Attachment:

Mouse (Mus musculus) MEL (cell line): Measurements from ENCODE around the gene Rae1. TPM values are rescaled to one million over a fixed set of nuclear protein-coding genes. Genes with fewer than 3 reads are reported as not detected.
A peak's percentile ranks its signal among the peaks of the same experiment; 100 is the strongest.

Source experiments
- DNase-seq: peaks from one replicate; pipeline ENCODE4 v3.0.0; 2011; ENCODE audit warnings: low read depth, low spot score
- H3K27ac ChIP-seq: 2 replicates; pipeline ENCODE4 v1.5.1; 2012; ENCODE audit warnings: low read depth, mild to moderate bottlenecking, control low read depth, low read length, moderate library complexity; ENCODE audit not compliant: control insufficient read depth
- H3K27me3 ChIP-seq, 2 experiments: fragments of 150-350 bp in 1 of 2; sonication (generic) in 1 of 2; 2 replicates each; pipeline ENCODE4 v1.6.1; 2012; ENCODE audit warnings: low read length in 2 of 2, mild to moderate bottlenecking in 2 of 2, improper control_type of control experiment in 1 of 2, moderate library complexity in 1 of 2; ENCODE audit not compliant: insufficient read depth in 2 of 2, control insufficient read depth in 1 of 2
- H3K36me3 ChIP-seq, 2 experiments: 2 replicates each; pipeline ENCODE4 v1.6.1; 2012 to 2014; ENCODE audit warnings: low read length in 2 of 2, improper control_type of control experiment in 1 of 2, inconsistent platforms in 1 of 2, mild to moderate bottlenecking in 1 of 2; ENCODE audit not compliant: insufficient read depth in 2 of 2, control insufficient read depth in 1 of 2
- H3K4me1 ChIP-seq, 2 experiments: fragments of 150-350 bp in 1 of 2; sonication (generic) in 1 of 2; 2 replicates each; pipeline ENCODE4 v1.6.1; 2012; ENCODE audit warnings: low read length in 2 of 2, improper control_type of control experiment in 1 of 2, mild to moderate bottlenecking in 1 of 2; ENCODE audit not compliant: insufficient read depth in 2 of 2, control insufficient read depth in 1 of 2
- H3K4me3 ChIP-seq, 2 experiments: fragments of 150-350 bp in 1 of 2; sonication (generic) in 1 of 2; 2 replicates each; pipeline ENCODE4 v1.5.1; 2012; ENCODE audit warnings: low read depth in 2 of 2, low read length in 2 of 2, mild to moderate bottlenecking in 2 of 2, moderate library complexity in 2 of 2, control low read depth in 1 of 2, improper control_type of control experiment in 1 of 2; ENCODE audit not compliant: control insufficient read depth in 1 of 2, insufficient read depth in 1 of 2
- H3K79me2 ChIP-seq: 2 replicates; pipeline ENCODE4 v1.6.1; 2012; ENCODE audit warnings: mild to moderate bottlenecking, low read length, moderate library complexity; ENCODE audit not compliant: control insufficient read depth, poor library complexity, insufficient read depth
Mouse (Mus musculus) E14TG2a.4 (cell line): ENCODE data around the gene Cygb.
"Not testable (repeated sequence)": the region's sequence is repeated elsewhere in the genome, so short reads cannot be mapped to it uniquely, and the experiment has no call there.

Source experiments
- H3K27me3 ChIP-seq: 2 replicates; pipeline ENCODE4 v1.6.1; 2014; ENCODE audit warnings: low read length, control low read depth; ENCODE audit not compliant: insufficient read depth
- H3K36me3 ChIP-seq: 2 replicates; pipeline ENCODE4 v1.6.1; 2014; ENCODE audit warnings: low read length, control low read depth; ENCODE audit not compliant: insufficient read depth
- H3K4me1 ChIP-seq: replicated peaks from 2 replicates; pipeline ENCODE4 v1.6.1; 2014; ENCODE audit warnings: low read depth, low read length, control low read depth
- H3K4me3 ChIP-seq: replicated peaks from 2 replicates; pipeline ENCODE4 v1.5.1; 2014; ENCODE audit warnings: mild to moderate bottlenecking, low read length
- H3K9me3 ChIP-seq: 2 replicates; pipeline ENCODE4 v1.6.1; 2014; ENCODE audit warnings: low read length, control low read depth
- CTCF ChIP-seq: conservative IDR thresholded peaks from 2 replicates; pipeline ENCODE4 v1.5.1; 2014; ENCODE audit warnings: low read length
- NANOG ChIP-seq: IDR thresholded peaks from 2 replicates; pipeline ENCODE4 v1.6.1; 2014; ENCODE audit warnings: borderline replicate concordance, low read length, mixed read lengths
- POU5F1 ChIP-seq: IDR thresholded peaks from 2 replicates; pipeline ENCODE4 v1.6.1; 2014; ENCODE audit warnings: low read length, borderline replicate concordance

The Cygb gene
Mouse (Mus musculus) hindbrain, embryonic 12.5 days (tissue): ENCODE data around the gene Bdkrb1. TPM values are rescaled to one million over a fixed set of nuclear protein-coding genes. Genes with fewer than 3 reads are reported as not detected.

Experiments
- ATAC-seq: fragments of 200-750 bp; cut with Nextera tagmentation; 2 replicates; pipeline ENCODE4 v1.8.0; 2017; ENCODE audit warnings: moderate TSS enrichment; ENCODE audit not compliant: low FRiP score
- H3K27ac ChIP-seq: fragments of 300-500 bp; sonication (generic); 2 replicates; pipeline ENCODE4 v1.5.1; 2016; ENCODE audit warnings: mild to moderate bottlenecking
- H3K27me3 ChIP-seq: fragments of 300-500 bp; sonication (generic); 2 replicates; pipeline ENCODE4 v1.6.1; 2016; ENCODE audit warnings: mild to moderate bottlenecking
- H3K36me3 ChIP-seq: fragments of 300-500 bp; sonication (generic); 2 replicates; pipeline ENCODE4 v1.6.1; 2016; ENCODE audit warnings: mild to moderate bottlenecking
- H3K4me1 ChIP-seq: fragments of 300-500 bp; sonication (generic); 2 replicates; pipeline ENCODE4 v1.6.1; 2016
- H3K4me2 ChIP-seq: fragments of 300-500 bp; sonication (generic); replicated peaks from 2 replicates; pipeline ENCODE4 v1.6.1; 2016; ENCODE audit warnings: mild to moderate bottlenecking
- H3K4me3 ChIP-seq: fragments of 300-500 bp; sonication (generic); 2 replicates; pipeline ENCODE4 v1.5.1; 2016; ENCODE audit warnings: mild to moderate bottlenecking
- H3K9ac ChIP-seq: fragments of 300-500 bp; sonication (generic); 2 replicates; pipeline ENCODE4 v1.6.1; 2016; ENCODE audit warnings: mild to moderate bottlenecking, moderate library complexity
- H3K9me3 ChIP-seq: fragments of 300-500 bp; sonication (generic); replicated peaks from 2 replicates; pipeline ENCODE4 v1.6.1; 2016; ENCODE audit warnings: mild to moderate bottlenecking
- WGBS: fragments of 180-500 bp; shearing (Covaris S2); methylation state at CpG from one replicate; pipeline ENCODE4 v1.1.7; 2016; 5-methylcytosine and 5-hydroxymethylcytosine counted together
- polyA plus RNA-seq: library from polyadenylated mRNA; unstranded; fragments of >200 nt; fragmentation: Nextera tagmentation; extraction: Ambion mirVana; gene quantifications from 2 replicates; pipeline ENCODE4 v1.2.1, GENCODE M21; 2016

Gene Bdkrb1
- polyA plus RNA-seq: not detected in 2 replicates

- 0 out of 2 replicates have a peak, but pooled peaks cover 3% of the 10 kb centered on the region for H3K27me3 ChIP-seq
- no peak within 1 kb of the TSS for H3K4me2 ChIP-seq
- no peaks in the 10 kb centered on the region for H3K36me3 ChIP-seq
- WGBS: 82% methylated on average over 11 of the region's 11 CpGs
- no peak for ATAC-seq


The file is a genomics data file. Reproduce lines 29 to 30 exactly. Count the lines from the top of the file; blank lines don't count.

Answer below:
- H3K4me1 ChIP-seq: fragments of 300-500 bp; sonication (generic); 2 replicates; pipeline ENCODE4 v1.6.1; 2016
- H3K4me2 ChIP-seq: fragments of 300-500 bp; sonication (generic); replicated peaks from 2 replicates; pipeline ENCODE4 v1.6.1; 2016; ENCODE audit warnings: mild to moderate bottlenecking